women in taliban face new transportation nightmare burqas!
No longer does Fereydun, a motorized rickshaw driver from Herat in western Afghanistan, carry women. According to Fereydun, if he were to transport women who weren’t fully clothed, the Taliban would beat him up and take his rickshaw away.
He has already had to witness the treatment of women. He has been stopped by the Taliban several times, who have each time pulled non-burqa-wearing women from the car before cursing and screaming at them. Fereydun claimed he too had received punishment.
Strikes against women’s rights
Women in Afghanistan are still defying orders almost two years after the militant Islamist Taliban seized power as NATO tragically withdrew.
Many people continue to walk the streets with their faces exposed because they refuse to wear burqas. According to the decree issued in May 2022, Taliban leader Hibatullah Akhundzada ordered women to completely cover their faces in public “as this is traditional and respectful.”
The Taliban promised to uphold women’s rights when they took office in August 2021. Since that time, women are no longer permitted to work in the majority of professions and cannot enroll in higher education institutions. Beauty salons were recently outlawed. Pressure is growing for women who still dare to expose their faces.
According to eyewitnesses in Afghanistan, morality police are deployed throughout major cities by the Taliban Ministry for the Propagation of Virtue and the Prevention of Vice. The ministry has ordered, among other things, that drivers of taxis, rickshaws, and other passenger vehicles can no longer transport women outside of cities who are not covered by a hijab.
Akif Mohajer, a Ministry of Vice and Virtue representative, told the media that women must always travel with a man. They must wear a full hijab and no man is allowed to sit next to them when they travel within the city. No matter if they are wearing a chador, their hijab must be completely Islamic.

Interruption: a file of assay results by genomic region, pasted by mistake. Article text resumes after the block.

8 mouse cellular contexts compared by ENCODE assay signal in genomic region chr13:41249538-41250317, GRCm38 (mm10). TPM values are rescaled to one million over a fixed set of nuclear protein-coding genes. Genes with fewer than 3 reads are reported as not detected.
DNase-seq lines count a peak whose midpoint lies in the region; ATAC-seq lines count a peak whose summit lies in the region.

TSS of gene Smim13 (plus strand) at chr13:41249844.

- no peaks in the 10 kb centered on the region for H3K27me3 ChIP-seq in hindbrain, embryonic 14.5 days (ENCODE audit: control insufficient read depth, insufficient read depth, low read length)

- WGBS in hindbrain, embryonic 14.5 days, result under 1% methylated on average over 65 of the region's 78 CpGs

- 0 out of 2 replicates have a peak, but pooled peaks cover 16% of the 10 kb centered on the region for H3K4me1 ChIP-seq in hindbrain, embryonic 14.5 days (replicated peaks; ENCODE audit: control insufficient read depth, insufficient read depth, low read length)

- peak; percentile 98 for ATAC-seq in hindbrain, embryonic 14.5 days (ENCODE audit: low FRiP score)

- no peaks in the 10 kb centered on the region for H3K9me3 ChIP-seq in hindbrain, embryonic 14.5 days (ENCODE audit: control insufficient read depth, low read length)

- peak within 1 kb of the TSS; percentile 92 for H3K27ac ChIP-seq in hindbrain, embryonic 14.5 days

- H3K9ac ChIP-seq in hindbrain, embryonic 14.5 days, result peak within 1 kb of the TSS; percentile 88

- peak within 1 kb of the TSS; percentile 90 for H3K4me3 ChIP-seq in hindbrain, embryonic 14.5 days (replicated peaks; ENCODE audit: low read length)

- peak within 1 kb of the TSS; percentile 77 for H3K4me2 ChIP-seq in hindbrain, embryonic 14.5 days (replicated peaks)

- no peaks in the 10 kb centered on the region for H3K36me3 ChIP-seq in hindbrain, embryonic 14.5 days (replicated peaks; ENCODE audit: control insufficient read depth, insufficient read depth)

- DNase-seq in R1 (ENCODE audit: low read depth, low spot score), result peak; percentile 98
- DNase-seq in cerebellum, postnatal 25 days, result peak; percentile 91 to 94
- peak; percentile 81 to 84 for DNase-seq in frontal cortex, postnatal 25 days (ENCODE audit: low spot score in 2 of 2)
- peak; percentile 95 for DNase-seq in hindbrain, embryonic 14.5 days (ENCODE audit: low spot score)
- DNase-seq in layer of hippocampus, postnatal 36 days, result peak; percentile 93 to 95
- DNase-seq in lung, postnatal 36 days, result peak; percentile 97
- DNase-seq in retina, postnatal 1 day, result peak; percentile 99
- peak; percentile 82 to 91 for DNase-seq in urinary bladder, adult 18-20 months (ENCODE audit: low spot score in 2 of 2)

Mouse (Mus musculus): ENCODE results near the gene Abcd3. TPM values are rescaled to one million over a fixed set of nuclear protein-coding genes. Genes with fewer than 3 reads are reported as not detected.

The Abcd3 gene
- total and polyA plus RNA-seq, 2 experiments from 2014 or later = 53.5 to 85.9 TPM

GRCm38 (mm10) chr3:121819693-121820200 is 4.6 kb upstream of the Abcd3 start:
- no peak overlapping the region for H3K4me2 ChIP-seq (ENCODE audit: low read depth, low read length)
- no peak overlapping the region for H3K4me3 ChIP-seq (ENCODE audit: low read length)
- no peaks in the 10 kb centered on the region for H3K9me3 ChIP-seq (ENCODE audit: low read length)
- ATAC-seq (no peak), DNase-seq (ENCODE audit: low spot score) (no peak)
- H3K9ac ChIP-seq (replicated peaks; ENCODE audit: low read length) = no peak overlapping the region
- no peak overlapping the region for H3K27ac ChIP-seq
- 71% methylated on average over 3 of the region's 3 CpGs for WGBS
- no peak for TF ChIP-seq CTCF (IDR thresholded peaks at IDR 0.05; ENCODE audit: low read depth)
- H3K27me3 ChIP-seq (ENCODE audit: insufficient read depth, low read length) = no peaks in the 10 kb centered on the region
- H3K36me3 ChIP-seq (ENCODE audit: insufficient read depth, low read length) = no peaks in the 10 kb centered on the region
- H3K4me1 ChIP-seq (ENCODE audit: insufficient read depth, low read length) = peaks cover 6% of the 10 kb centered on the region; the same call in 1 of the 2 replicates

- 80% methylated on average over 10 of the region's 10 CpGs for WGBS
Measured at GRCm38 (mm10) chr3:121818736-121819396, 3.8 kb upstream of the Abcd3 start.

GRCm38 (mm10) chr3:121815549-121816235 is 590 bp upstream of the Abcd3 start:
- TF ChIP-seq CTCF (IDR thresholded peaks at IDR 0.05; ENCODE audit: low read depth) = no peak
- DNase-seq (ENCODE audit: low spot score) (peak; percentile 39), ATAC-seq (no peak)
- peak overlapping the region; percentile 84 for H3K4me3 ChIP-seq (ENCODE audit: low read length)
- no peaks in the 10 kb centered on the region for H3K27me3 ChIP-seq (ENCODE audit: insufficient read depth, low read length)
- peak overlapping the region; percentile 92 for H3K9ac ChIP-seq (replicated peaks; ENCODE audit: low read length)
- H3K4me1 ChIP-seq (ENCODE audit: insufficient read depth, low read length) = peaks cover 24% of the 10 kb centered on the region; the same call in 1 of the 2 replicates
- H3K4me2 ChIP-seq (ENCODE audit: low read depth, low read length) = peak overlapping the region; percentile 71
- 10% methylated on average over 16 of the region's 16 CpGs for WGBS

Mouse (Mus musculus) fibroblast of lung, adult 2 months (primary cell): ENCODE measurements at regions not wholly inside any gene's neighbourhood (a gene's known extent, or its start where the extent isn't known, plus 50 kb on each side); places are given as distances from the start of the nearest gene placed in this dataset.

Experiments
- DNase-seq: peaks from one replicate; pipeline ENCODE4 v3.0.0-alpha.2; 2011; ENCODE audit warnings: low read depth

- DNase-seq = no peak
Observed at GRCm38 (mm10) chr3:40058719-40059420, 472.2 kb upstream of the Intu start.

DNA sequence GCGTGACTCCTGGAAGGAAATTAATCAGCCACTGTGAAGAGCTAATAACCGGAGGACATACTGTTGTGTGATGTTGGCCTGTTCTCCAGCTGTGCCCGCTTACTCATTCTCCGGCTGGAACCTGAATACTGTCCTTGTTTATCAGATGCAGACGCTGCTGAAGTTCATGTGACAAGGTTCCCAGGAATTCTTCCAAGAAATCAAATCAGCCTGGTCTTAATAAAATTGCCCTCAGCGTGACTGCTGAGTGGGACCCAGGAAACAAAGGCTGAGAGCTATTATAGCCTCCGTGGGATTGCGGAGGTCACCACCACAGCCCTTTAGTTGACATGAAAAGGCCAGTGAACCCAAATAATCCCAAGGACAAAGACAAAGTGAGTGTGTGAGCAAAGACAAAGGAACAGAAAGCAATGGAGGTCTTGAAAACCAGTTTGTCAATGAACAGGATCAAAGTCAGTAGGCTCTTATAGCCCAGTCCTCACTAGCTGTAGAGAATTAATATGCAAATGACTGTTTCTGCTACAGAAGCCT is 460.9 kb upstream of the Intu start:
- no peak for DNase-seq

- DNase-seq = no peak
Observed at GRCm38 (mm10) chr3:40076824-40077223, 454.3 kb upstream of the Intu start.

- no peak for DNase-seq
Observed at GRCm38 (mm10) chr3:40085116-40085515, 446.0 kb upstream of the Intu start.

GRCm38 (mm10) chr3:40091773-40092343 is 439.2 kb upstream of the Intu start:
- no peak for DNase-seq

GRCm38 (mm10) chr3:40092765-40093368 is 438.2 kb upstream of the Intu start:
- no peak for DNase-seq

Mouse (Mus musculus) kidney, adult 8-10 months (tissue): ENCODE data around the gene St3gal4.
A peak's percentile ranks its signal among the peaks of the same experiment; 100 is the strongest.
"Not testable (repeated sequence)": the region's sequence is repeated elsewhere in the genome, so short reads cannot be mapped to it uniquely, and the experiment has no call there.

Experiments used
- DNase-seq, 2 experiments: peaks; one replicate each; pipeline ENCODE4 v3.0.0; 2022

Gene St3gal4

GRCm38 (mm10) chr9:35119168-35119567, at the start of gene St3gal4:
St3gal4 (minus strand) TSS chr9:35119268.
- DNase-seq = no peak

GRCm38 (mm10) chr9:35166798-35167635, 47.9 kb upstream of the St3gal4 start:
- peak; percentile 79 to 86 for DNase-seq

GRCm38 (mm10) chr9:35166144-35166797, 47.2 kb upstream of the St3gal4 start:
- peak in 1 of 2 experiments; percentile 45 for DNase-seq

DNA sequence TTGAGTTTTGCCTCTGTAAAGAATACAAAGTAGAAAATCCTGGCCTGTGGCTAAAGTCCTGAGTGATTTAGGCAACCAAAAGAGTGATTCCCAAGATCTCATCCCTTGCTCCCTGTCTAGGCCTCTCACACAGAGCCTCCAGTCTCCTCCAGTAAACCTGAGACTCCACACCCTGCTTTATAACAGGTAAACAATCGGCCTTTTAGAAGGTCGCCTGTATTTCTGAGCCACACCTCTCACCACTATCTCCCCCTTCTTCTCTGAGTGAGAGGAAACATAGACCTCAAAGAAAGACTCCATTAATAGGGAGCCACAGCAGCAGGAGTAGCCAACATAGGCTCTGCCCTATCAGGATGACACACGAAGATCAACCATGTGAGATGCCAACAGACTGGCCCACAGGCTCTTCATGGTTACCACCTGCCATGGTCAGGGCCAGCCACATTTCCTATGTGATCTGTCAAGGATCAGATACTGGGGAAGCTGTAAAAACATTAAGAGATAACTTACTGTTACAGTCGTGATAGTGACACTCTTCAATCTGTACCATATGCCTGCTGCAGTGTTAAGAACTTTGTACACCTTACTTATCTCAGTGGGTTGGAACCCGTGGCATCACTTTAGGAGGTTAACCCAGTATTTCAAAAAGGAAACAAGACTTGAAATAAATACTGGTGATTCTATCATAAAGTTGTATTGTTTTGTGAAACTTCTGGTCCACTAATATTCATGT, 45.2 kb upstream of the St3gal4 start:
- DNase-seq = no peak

The definition of a “full Islamic hijab” does not appear to be precise. A woman from Herat named Dina claimed that she had endured numerous removals from rickshaws and insults as a result of choosing to don a long coat and headscarf rather than a complete body covering.
This was also confirmed by Mirza, a Kabul taxi driver, in an interview with DW. He had received repeated warnings from the Taliban not to allow women to drive cabs without wearing burqas or veils or he would face punishment and have his cab seized.
Taliban is distancing women from public places
According to Maryam Marof Arwin, founder of a welfare organization for women and children in Afghanistan, the main objective of these measures is to remove women from the public eye.
With the recent restrictions, the Taliban have demonstrated that they are continuing the policies they put in place during their first term in power, she said, except that they are now deliberately and systematically eradicating women from society.
The Taliban were notorious for treating women poorly during their initial rule, which lasted from 1996 to 2001. Many diseases went untreated back then because women were prohibited from seeing male doctors, required to wear the burqa in public, and were unable to leave the house without a male escort. The Taliban are attempting to go back in time right now, experts warn, without considering the repercussions.
The Taliban had previously declared that female medical students would not be permitted to take their final exams. In December 2022, they had already made it illegal for women to enroll in universities.
Women in Afghanistan emphasize in every conversation that the world shouldn’t watch helplessly. They require the assistance and unity of the global community. So does Dina from Herat.
Before you leave, you should watch the flashback to when the Taliban entered and the abuse of women’s rights began.
One of the most important human rights issues in Afghanistan right now is how the Taliban treats women. Women’s rights have been subject to several restrictions ever since the Taliban retook power in Afghanistan in August 2021, including.
• Women are prohibited from working in the majority of government and private sector jobs;
• Women are required to cover their faces in public;
• Girls are not allowed to continue their education past the sixth grade;
• Women are not allowed to travel without a male guardian.
These limitations have drastically impacted the lives of women. Numerous women have been forced to stay at home, drop out of school, and lose their jobs. Women have a harder time getting access to healthcare, education, and other crucial services due to the Taliban’s policies.
The way the Taliban treats women is against both international law and human rights norms. The Taliban have been urged by the UN to respect women’s rights and give them full access to all facets of society. The Taliban, however, hasn’t demonstrated much inclination to do so thus far.
The future is uncertain and the situation for women in Afghanistan is dire. Nevertheless, several organizations in Afghanistan are fighting for women’s rights.